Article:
It seems okay, though even Rav Kook saw it as an ideal and did not think vegetarianism should be the ideal until mashiach comes. l’maiseh, one issue you’d have is on yom tov, where many poskim (rambam, tur, etc) say you have to eat meat. Others say you don’t though (Tosafos, Ran, Magen Avraham). Ask your rav if you would be allowed to forgo meat on y”t, and it’s probably fine.
If you care about food quality, it should be very important. If you are working full time and coming home late but want to eat well and healthy (in addition to your kids), you’ll need your wife to cook. Even among goyim, women still do most of the cooking.August 23, 2016 7:30 pm at 7:30 pm in reply to: Do you think it's ok to bring your kids to the beach? #1177350
it’s assur, unless you can find a time and place where you’re absolutely sure no one else will be around. this is unlikely though, so just do something else.
It’s a bit more complicated than that. On this topic from the website ‘revach’ (which is operated by big talmidei chachamim):
“Today, says the Tzitz Eliezer (and Rav Vosner ybc”l concurs), in a situation where you’d like to be respectful and courteous, you need not refrain from doing so because of this gemara, and we can rely on the Trumas HaDeshen.”
Yes, it’s mutar to steal in order to save your life (or someone else’s)–befeirush din in choshen mishpat 359:4. You do have to pay back, though. I’ve never heard that you can steal to learn Torah. That sounds like mitzvah haba ba’aveirah.
A man can go to the mikvah on shabbos morning. Just don’t use hot water (see mishnah berurah 326:7).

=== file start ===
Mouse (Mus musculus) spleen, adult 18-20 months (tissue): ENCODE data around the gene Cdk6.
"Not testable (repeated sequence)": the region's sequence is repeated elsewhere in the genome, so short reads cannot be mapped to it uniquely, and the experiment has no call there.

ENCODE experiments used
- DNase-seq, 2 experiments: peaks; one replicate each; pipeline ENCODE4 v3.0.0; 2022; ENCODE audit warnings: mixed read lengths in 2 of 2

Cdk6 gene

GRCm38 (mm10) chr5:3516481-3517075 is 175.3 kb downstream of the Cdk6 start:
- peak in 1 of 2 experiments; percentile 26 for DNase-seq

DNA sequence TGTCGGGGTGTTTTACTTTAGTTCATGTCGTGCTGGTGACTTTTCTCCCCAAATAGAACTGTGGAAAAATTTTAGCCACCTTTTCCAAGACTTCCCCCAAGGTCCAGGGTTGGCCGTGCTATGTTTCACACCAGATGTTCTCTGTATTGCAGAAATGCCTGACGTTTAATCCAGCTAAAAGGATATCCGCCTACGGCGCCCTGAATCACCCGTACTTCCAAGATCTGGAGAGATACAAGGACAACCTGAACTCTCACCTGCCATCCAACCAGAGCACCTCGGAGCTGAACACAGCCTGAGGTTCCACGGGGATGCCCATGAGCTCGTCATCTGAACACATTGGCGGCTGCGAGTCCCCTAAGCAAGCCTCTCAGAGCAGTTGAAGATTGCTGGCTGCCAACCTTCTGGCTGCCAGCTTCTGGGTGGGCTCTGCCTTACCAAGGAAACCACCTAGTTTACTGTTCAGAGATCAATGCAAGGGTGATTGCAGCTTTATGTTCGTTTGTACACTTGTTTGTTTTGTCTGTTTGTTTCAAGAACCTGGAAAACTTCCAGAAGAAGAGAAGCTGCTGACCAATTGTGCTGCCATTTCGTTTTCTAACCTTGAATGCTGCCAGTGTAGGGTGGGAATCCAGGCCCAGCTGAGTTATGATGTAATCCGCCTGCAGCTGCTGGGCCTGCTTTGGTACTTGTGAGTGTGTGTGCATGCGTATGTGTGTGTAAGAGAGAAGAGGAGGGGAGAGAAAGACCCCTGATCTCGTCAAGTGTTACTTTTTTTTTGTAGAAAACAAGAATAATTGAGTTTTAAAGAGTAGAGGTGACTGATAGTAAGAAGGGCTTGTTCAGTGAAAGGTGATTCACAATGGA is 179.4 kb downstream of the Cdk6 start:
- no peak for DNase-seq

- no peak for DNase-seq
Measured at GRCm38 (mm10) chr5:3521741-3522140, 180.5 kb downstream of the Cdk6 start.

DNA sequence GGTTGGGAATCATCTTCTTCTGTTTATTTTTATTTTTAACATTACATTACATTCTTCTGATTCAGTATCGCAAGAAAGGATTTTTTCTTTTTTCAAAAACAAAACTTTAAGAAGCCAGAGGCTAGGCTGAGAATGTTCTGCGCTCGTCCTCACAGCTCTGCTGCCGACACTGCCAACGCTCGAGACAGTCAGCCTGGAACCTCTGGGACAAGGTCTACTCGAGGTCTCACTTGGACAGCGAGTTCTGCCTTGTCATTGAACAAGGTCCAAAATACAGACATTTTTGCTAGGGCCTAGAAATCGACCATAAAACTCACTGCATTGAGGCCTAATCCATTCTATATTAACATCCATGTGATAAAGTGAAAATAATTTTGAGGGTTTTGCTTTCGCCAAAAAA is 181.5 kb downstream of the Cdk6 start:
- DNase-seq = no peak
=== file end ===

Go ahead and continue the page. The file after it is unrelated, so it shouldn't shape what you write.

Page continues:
I think it’s important for people to realize the theological significance of what DY is saying about minhagim. The idea that “we assume that they must have had halachic justification” isn’t just some lame post-hoc excuse. Rather, it’s a very ancient feature of the system. Even in the gemara, we have amoraim saying “puk chazi” to decide halacha. Moreover, there is a concept of “im lo neviim hem, bnei neviim hem,” which establishes Bnei Yisroel’s credentials to create minhagim, and for rabbonim to assume that what they practice is right. Even the gezeiros of the sanhedrin have to be accepted by the am, and if most people find a gezeirah too hard, it is annulled! All of these principles (and more) clarify that being melamed zechus on minhagim isn’t just intellectual laziness, but a function of our kedushas yisrael and a very ancient feature of the system.
there certainly are differences between the sweaters of each gender (size, shape, pattern, neckline, etc). The issue is that since a men’s sweater is actually more tznius than a women’s, perhaps the issur doesn’t apply. The gemara says the whole point of outlawing crossdressing is to promote tznius (“kedei shelo teilech bein ha’anashim”). Is it being darshinan taima d’kra to say that if you’re not breaking tznius (and fakert, strengthening it!), then it’s mutar to wear the clothing item?
The Pri Megadim (O.C. 690:21) says klapping for Haman is a hefsek, and discourages it for that reason. Interestingly, no other major acharonim agree. An online article I saw suggests that since klapping is a kiyum of timcheh es zeicher amalek/shem rishaim yirkav, the concern of hefsek is irrelevant.